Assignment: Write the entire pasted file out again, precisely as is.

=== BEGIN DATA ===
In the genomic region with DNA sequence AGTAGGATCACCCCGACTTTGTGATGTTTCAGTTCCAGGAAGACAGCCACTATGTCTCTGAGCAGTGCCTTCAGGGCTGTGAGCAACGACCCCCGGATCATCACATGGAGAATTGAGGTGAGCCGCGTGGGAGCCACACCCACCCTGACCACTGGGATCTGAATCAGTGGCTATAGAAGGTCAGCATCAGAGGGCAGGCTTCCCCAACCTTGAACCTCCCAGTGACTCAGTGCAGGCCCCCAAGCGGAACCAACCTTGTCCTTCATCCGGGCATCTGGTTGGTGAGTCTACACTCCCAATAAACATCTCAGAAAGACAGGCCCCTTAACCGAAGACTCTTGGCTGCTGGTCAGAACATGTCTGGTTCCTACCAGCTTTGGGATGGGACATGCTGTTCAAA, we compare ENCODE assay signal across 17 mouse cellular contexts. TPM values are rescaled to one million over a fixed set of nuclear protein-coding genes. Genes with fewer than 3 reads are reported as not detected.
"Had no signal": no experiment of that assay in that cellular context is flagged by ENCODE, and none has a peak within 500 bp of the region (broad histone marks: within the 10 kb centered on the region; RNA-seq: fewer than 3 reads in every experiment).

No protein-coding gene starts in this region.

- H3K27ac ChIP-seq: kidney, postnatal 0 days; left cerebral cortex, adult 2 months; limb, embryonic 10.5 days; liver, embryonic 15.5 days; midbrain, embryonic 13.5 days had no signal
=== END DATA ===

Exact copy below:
In the genomic region with DNA sequence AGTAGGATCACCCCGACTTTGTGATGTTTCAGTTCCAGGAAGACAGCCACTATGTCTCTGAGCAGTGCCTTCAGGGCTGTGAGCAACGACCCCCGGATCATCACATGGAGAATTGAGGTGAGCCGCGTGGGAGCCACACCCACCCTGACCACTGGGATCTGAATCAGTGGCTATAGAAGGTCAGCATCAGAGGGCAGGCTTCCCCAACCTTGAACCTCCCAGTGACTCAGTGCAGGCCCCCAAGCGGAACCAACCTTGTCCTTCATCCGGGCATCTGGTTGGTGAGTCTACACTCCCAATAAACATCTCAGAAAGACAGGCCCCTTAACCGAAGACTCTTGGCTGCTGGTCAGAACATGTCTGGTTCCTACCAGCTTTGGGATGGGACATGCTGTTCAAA, we compare ENCODE assay signal across 17 mouse cellular contexts. TPM values are rescaled to one million over a fixed set of nuclear protein-coding genes. Genes with fewer than 3 reads are reported as not detected.
"Had no signal": no experiment of that assay in that cellular context is flagged by ENCODE, and none has a peak within 500 bp of the region (broad histone marks: within the 10 kb centered on the region; RNA-seq: fewer than 3 reads in every experiment).

No protein-coding gene starts in this region.

- H3K27ac ChIP-seq: kidney, postnatal 0 days; left cerebral cortex, adult 2 months; limb, embryonic 10.5 days; liver, embryonic 15.5 days; midbrain, embryonic 13.5 days had no signal